Saturday, June 30, 2018

The Walker Formerly Known as Purple Sneakers... now Red Sneakers!
I started tracking my walking a little over two years ago. It was just about that time when I realized I loathed walking on the treadmill and committed to walking outdoors. At that time I had a pair of purple sneakers and that became my name on the Weight Watchers Connect site. I found I really liked walking and tracking my miles. Before I knew it 2017 was beginning and I challenged myself to walking 1,000 miles in one year.   
I started the project wearing my beloved purple sneakers and last summer unofficially became Blue Sneakers. I had worn out my purple ones. During the trip last weekend to Atlantic City one of my goals was to visit the shoe outlets and buy a new pair of sneakers. I bought two pairs from the marked down rack against the wall. If you're an outlet shopper you are familiar with the section against the wall. They are the shoes that are mismatched, several seasons old and generally beyond sale. Not this time. My friend, Jane, did an extraordinary job of searching the racks and found not one -- but two pairs -- of great sneakers at amazing prices. 
I bought a more sensible pair of black sneakers and the beauties shown above. The color is bright, but it feels as though I'm walking on air. This season's color for this style is a beautiful purple, but they were twice the price, even at the outlet with an additional 20% discount. I also fell in love with the Velcro that holds them in place. Somehow my sneakers are always coming untied and this will prevent my concerns about falling on a shoelace. 
I've continued doing a journey of 1,000 miles this year, too. I ended June, my best month thus far, with 112 miles and have walked 561.5 miles for the first half of 2018. I've got some very minor foot surgery coming up next month which may derail me for a few weeks, but I'm on track to walk 1,000 miles once again.
It was a not-so balmy 95 degrees today and the forecast for tomorrow is 100. I'm drinking water, taking it easy and enjoying the pleasures of air conditioning. I'm profoundly grateful for the latter.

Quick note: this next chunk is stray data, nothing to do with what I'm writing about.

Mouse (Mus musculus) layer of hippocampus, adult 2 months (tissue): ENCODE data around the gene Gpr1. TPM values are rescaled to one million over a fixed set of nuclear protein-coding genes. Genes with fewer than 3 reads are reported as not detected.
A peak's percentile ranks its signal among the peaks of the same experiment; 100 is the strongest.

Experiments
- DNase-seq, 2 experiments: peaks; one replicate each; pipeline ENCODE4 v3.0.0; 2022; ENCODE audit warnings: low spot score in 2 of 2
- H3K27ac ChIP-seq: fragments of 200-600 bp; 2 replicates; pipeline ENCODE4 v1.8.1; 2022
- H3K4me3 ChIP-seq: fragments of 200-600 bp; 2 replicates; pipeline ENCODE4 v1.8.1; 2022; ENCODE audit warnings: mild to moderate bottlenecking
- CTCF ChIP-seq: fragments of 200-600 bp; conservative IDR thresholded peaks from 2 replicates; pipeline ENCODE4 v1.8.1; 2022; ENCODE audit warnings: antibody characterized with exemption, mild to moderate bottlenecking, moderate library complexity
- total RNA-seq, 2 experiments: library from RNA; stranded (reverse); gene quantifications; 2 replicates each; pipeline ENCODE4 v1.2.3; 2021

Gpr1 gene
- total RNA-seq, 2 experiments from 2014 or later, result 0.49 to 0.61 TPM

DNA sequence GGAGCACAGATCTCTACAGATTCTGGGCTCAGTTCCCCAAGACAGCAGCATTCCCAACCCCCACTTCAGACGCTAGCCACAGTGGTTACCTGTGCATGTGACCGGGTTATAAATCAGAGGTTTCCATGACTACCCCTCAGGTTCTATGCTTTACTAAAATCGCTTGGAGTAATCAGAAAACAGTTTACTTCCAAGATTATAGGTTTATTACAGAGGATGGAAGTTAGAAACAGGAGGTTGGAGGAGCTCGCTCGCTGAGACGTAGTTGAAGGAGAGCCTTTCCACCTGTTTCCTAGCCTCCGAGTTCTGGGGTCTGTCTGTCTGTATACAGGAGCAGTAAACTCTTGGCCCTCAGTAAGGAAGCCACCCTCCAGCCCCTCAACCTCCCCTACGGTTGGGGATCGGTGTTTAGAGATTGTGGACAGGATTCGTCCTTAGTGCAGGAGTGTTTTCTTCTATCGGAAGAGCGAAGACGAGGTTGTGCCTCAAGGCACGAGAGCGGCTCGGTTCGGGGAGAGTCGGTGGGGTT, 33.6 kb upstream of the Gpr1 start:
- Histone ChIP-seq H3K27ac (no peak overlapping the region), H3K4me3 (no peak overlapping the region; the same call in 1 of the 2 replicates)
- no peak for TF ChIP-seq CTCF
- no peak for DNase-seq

As ever, thanks for visiting and keep cool!

Sunday, June 24, 2018

Sound and Light Pink Saturday

Greetings from Atlantic City!
I'm actually home now, after a whirlwind three day college roommate catchup in Atlantic City. We had a wonderful time and could easily have spent three more days there. Atlantic City is the birthplace of salt water taffy and on Friday night I was set to blog about one of my favorite varieties of candy for Pink Saturday. But we stopped to rest for a few minutes during an evening walk along the boardwalk in front of Boardwalk Hall. It's a sight familiar from watching the Miss America Pageant, which began being held here in 1940. I noticed a sign  -- in lights -- announcing a show starting in three minutes. The show was an extraordinary sound and light laser show and there was a lot of pink lighting. I knew I had my subject and photographs for Pink Saturday.
 One view of the fa├žade and the audience
 I took at least two dozen pictures, while at the same time holding back from taking a photograph of every scene that was projected. I wanted to save the images, but I didn't want to simply be an observer of the experience.

I've saved my favorite design for last. This moment was my inspiration for using the Boardwalk Hall show for Pink Saturday.
Besides salt water taffy -- discovered sour grape this visit -- and the sound and light show we kept very busy. The high point of the weekend was a Judy Collins/Stephen Stills concert. Most of the time the weather was overcast, but thankfully the forecast of thunder showers didn't materialize. We walked from almost one end of the boardwalk to the other end, talked, laughed and did some serious outlet shopping.

On a different note, I'm delighted that it's possible for friends to comment, but sad that I've not yet been able to get comments emailed to me. I'm not sure what's going on with Blogger, but I will keep fiddling with the Buttercupland settings. I very much enjoy seeing a comment pop up in my email. Seeing comments has been a bright spot in my day many times, and I'm looking forward to getting things adjusted very shortly. 
As ever, thanks for visiting and good wishes for the week ahead.      

Thursday, June 21, 2018

Books, More Books and Two Favorite Authors: A Look Back at Book Expo 2018